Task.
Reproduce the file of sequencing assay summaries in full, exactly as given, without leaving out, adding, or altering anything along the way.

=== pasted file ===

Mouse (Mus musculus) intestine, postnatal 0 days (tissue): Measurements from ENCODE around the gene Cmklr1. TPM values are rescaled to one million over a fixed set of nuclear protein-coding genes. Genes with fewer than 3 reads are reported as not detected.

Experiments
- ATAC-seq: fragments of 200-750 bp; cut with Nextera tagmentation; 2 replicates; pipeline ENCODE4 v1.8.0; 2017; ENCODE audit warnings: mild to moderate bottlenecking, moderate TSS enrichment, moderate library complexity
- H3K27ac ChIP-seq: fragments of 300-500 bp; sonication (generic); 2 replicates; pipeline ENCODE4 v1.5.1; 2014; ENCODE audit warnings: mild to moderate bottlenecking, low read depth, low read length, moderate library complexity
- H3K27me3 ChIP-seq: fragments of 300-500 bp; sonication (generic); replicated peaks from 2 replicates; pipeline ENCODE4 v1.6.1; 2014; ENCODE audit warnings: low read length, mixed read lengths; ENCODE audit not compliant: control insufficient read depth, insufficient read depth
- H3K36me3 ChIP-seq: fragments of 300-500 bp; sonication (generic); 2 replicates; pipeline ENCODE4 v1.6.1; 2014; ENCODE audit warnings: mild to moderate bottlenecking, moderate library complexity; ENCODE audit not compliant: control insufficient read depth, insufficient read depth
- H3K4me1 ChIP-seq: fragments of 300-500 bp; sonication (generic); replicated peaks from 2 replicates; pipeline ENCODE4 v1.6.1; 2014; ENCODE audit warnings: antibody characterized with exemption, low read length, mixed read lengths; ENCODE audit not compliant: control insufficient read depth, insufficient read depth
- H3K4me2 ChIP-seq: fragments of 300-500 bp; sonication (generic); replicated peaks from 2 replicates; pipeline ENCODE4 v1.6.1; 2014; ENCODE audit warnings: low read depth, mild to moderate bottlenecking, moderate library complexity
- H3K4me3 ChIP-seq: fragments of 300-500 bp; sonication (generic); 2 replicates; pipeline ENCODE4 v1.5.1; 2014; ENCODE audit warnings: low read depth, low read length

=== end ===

Mouse (Mus musculus) intestine, postnatal 0 days (tissue): Measurements from ENCODE around the gene Cmklr1. TPM values are rescaled to one million over a fixed set of nuclear protein-coding genes. Genes with fewer than 3 reads are reported as not detected.

Experiments
- ATAC-seq: fragments of 200-750 bp; cut with Nextera tagmentation; 2 replicates; pipeline ENCODE4 v1.8.0; 2017; ENCODE audit warnings: mild to moderate bottlenecking, moderate TSS enrichment, moderate library complexity
- H3K27ac ChIP-seq: fragments of 300-500 bp; sonication (generic); 2 replicates; pipeline ENCODE4 v1.5.1; 2014; ENCODE audit warnings: mild to moderate bottlenecking, low read depth, low read length, moderate library complexity
- H3K27me3 ChIP-seq: fragments of 300-500 bp; sonication (generic); replicated peaks from 2 replicates; pipeline ENCODE4 v1.6.1; 2014; ENCODE audit warnings: low read length, mixed read lengths; ENCODE audit not compliant: control insufficient read depth, insufficient read depth
- H3K36me3 ChIP-seq: fragments of 300-500 bp; sonication (generic); 2 replicates; pipeline ENCODE4 v1.6.1; 2014; ENCODE audit warnings: mild to moderate bottlenecking, moderate library complexity; ENCODE audit not compliant: control insufficient read depth, insufficient read depth
- H3K4me1 ChIP-seq: fragments of 300-500 bp; sonication (generic); replicated peaks from 2 replicates; pipeline ENCODE4 v1.6.1; 2014; ENCODE audit warnings: antibody characterized with exemption, low read length, mixed read lengths; ENCODE audit not compliant: control insufficient read depth, insufficient read depth
- H3K4me2 ChIP-seq: fragments of 300-500 bp; sonication (generic); replicated peaks from 2 replicates; pipeline ENCODE4 v1.6.1; 2014; ENCODE audit warnings: low read depth, mild to moderate bottlenecking, moderate library complexity
- H3K4me3 ChIP-seq: fragments of 300-500 bp; sonication (generic); 2 replicates; pipeline ENCODE4 v1.5.1; 2014; ENCODE audit warnings: low read depth, low read length